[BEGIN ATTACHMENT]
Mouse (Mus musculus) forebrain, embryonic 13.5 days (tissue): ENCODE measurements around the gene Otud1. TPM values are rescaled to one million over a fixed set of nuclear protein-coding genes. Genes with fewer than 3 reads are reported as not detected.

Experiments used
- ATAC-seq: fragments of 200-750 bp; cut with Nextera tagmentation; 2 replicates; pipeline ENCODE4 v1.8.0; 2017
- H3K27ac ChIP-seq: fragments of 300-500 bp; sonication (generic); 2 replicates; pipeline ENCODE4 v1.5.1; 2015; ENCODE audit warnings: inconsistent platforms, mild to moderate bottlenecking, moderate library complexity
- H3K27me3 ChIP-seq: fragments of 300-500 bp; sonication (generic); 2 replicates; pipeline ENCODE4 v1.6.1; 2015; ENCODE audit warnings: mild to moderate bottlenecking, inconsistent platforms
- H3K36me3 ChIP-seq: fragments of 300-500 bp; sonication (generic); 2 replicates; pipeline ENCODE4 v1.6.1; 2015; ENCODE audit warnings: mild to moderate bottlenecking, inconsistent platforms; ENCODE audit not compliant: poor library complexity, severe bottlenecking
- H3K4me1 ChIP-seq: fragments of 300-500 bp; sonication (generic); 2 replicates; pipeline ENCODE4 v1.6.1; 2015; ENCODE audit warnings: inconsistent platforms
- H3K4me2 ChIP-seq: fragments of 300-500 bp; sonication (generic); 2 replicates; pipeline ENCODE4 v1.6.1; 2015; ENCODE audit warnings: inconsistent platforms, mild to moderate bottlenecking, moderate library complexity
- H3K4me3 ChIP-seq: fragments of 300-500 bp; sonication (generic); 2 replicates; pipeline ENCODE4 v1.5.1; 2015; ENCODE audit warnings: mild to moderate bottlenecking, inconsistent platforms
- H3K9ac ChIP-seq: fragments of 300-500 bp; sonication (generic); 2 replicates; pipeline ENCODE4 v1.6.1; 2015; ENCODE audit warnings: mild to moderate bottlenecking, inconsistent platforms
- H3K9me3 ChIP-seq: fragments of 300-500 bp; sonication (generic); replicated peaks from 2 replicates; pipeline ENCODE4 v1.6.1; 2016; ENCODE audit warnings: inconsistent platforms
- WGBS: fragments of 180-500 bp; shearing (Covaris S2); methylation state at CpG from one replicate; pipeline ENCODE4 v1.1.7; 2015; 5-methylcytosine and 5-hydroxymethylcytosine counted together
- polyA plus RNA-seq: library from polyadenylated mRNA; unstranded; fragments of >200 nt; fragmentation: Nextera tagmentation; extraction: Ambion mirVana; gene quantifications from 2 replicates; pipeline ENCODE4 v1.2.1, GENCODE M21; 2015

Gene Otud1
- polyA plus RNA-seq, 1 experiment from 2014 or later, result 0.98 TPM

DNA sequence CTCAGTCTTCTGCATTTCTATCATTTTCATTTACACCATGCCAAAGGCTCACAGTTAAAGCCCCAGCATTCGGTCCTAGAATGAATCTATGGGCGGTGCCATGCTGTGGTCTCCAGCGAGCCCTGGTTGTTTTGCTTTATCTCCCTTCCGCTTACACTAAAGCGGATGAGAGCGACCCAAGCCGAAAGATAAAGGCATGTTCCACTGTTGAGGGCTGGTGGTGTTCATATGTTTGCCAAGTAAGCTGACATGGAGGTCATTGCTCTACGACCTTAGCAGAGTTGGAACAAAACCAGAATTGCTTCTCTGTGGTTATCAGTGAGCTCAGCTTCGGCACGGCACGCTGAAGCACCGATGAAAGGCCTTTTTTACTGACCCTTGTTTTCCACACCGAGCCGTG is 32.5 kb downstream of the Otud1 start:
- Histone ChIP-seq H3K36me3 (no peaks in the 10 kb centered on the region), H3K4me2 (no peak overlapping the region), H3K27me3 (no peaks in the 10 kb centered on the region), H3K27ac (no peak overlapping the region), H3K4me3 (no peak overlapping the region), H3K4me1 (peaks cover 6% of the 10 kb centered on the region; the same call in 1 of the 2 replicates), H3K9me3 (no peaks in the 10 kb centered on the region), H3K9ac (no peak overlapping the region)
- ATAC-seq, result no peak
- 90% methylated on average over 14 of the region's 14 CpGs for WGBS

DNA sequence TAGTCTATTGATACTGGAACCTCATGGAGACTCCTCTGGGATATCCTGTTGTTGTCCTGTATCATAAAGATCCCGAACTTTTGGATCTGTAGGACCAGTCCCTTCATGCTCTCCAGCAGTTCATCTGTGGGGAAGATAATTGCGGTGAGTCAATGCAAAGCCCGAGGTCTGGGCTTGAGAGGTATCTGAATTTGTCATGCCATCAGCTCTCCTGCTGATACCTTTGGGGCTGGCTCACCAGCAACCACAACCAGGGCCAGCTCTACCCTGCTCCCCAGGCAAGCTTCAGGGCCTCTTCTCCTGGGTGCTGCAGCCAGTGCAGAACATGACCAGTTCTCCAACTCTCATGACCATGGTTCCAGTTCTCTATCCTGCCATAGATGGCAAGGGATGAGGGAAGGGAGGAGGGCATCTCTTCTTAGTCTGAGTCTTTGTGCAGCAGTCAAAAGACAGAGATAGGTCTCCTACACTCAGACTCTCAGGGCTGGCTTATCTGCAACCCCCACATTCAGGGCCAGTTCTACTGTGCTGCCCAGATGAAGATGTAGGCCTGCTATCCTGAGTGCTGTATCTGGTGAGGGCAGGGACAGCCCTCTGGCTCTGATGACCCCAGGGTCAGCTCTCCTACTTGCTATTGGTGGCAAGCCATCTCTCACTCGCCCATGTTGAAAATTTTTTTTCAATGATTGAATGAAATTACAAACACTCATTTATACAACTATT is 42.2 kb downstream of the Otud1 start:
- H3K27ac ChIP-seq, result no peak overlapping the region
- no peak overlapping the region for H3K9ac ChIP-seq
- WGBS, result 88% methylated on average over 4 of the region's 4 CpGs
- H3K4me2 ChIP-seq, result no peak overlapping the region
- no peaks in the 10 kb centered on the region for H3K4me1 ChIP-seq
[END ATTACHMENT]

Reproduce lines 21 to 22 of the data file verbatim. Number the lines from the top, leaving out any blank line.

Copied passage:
- H3K27ac ChIP-seq, result no peak overlapping the region
- no peak overlapping the region for H3K9ac ChIP-seq